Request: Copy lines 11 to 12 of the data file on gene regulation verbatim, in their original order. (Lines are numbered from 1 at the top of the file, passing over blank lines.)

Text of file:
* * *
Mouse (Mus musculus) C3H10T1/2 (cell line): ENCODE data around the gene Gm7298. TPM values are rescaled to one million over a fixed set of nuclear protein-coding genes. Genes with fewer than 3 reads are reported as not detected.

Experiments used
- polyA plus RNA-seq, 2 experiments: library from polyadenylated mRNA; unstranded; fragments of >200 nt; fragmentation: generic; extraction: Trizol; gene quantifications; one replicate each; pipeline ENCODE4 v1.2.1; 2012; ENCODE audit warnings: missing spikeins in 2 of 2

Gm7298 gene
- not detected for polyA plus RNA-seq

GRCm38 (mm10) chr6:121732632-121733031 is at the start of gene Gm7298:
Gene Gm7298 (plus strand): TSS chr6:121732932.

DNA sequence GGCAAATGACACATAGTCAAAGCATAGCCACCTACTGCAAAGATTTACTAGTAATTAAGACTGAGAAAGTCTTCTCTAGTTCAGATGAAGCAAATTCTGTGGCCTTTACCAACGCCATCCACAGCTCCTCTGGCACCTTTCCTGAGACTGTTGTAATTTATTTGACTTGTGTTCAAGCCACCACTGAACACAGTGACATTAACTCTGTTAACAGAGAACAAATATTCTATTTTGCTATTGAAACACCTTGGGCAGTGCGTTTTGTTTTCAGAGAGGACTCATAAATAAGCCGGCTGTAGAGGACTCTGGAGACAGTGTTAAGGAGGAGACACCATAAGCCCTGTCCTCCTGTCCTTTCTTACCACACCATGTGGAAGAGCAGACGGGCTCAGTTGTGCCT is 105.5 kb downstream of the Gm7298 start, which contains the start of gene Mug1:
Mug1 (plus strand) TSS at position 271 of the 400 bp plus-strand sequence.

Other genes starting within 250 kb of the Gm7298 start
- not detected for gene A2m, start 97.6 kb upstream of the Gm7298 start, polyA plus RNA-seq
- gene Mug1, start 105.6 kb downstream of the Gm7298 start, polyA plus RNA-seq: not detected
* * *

- not detected for gene A2m, start 97.6 kb upstream of the Gm7298 start, polyA plus RNA-seq
- gene Mug1, start 105.6 kb downstream of the Gm7298 start, polyA plus RNA-seq: not detected